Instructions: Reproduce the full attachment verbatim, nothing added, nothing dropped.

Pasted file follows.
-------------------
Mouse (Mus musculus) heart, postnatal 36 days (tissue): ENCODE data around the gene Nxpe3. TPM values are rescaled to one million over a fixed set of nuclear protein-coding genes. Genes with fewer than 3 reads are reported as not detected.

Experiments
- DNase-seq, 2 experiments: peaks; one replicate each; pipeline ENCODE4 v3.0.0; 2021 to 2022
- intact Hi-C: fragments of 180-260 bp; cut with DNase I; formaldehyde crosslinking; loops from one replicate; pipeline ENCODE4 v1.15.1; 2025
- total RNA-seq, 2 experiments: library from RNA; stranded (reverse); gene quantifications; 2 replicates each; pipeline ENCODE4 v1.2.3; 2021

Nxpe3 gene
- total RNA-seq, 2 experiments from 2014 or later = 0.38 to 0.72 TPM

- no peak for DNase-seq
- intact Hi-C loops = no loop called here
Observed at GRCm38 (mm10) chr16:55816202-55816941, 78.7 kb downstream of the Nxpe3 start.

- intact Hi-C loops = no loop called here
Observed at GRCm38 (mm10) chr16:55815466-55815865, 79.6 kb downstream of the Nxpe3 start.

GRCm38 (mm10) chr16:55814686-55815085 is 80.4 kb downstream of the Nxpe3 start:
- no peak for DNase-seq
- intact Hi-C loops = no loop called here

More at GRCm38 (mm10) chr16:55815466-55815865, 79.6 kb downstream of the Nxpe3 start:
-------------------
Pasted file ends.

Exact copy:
Mouse (Mus musculus) heart, postnatal 36 days (tissue): ENCODE data around the gene Nxpe3. TPM values are rescaled to one million over a fixed set of nuclear protein-coding genes. Genes with fewer than 3 reads are reported as not detected.

Experiments
- DNase-seq, 2 experiments: peaks; one replicate each; pipeline ENCODE4 v3.0.0; 2021 to 2022
- intact Hi-C: fragments of 180-260 bp; cut with DNase I; formaldehyde crosslinking; loops from one replicate; pipeline ENCODE4 v1.15.1; 2025
- total RNA-seq, 2 experiments: library from RNA; stranded (reverse); gene quantifications; 2 replicates each; pipeline ENCODE4 v1.2.3; 2021

Nxpe3 gene
- total RNA-seq, 2 experiments from 2014 or later = 0.38 to 0.72 TPM

- no peak for DNase-seq
- intact Hi-C loops = no loop called here
Observed at GRCm38 (mm10) chr16:55816202-55816941, 78.7 kb downstream of the Nxpe3 start.

- intact Hi-C loops = no loop called here
Observed at GRCm38 (mm10) chr16:55815466-55815865, 79.6 kb downstream of the Nxpe3 start.

GRCm38 (mm10) chr16:55814686-55815085 is 80.4 kb downstream of the Nxpe3 start:
- no peak for DNase-seq
- intact Hi-C loops = no loop called here

More at GRCm38 (mm10) chr16:55815466-55815865, 79.6 kb downstream of the Nxpe3 start: